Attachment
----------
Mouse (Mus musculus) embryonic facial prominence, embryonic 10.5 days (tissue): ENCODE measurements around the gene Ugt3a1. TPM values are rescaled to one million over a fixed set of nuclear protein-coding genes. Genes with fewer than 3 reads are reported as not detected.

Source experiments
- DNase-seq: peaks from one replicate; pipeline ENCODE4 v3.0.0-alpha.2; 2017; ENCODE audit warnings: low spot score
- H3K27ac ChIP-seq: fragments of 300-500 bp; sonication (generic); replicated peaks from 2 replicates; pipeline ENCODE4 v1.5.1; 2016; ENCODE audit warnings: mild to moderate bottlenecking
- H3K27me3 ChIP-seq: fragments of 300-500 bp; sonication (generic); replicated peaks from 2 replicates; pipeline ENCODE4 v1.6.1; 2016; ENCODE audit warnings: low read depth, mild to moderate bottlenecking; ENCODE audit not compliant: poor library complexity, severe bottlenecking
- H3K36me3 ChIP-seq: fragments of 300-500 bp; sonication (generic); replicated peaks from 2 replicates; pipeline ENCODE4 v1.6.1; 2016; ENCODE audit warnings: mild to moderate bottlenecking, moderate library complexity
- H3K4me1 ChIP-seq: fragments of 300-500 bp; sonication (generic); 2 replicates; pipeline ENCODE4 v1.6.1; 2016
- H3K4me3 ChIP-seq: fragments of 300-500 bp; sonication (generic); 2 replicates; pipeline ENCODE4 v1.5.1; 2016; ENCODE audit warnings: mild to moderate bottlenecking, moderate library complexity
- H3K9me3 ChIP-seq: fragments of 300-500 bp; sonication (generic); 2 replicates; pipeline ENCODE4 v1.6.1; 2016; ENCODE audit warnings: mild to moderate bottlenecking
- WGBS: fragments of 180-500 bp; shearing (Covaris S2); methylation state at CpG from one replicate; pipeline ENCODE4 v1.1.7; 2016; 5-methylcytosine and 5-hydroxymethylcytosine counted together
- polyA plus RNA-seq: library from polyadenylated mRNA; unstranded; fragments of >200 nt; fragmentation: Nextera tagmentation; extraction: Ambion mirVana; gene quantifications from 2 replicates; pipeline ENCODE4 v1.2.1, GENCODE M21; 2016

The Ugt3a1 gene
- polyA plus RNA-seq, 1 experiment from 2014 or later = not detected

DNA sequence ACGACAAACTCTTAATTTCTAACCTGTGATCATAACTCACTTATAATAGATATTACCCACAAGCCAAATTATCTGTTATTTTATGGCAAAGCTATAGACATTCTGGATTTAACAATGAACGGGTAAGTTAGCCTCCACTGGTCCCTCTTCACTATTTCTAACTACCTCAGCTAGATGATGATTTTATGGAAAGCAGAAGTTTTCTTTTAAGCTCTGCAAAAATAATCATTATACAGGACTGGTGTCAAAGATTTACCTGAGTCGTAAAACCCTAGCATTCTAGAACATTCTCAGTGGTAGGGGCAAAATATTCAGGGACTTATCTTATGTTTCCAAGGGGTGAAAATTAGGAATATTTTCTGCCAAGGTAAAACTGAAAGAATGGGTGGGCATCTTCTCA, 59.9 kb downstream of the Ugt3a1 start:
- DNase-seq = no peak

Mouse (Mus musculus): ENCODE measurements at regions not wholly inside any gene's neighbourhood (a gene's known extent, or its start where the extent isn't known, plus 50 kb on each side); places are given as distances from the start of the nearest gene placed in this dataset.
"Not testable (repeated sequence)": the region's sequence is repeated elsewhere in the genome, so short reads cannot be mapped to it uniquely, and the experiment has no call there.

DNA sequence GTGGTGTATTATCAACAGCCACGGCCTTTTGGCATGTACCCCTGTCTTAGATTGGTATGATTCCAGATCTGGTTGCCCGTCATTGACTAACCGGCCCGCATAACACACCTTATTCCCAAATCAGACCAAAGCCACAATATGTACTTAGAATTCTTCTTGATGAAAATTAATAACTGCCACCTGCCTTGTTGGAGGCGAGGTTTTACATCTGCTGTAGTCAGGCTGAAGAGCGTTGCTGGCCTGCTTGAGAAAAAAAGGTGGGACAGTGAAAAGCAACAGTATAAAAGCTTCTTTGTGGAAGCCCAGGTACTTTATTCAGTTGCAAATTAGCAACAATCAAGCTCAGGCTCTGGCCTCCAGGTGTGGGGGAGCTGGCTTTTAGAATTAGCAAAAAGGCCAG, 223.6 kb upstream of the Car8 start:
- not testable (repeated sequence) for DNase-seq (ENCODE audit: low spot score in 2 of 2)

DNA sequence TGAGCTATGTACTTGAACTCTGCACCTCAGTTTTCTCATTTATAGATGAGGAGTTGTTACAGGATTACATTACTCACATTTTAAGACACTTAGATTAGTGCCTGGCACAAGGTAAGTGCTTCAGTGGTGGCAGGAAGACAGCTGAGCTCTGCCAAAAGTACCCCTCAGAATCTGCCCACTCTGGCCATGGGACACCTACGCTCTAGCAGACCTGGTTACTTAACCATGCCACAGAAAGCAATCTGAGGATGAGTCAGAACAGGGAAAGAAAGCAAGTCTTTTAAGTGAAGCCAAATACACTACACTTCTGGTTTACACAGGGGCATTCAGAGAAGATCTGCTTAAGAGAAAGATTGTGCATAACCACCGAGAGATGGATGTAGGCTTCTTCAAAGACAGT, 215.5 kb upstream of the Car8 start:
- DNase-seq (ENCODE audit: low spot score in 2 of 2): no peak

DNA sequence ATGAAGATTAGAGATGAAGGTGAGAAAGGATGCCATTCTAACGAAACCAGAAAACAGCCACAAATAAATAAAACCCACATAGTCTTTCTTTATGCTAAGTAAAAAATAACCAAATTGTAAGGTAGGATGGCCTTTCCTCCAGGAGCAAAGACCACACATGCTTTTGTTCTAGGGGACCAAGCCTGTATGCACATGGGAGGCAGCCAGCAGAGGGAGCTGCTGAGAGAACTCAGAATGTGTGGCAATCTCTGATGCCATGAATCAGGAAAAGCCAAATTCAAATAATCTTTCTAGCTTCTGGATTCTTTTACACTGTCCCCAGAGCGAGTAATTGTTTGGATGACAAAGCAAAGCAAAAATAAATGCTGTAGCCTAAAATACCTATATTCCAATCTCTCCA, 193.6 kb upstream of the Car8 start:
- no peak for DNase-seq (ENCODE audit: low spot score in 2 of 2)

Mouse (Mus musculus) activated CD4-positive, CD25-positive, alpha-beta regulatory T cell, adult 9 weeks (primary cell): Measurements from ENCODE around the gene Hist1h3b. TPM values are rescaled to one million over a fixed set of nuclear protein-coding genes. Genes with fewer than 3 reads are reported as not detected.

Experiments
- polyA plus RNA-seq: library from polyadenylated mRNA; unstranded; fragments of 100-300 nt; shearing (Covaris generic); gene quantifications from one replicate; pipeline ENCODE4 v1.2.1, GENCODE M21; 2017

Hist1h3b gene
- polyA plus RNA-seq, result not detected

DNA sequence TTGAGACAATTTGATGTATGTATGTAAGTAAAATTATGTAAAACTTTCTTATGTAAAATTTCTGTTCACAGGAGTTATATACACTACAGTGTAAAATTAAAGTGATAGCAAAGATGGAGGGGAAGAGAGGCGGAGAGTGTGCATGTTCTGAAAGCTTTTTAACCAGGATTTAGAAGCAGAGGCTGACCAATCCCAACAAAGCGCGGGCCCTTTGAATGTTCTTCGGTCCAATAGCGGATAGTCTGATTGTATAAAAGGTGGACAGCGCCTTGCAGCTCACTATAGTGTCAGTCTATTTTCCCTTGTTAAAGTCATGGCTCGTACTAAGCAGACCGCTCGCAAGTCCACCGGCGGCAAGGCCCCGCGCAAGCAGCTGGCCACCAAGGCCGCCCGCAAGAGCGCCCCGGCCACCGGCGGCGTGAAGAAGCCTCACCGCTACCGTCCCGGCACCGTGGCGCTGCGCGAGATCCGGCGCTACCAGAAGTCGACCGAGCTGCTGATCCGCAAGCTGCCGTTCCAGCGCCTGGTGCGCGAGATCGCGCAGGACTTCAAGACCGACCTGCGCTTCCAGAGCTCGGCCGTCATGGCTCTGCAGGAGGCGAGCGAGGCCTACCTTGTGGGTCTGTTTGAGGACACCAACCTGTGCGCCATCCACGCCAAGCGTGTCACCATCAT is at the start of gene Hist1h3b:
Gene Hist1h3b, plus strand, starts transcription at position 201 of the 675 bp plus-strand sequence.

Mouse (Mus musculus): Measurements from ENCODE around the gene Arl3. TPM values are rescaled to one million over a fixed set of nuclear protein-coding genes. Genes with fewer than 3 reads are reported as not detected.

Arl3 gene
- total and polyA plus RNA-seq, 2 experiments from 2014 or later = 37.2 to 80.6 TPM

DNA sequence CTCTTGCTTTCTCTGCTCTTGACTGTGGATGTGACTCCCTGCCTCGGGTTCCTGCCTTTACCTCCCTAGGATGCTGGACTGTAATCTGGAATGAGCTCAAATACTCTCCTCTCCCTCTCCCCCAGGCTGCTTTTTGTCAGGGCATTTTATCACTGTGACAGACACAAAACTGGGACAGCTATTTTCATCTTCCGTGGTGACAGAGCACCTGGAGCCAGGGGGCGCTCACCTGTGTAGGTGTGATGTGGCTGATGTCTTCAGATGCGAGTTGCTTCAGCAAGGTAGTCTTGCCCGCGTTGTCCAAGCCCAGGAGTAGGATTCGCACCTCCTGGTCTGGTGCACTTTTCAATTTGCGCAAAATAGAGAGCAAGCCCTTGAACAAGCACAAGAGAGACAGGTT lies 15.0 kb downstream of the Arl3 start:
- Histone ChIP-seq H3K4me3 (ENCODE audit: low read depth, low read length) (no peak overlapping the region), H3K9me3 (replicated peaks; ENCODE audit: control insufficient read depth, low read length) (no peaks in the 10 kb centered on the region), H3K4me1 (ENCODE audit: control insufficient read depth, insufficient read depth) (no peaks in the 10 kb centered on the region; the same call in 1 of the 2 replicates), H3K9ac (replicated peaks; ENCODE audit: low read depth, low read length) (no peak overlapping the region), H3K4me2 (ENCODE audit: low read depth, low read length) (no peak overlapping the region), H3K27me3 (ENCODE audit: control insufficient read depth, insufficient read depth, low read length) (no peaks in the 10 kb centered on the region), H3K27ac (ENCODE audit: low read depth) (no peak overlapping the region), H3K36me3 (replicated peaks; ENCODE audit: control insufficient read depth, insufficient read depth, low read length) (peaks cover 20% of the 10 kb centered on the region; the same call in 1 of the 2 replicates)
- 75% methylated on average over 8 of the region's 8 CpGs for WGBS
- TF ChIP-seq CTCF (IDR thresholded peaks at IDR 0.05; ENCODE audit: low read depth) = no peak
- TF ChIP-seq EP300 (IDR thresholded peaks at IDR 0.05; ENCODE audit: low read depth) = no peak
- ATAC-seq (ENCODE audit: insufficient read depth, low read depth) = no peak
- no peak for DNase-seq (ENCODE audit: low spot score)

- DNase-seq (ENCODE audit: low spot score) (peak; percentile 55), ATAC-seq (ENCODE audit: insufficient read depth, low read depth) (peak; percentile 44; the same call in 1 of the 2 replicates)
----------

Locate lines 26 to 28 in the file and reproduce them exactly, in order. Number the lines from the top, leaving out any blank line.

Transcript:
- polyA plus RNA-seq: library from polyadenylated mRNA; unstranded; fragments of 100-300 nt; shearing (Covaris generic); gene quantifications from one replicate; pipeline ENCODE4 v1.2.1, GENCODE M21; 2017

Hist1h3b gene
- polyA plus RNA-seq, result not detected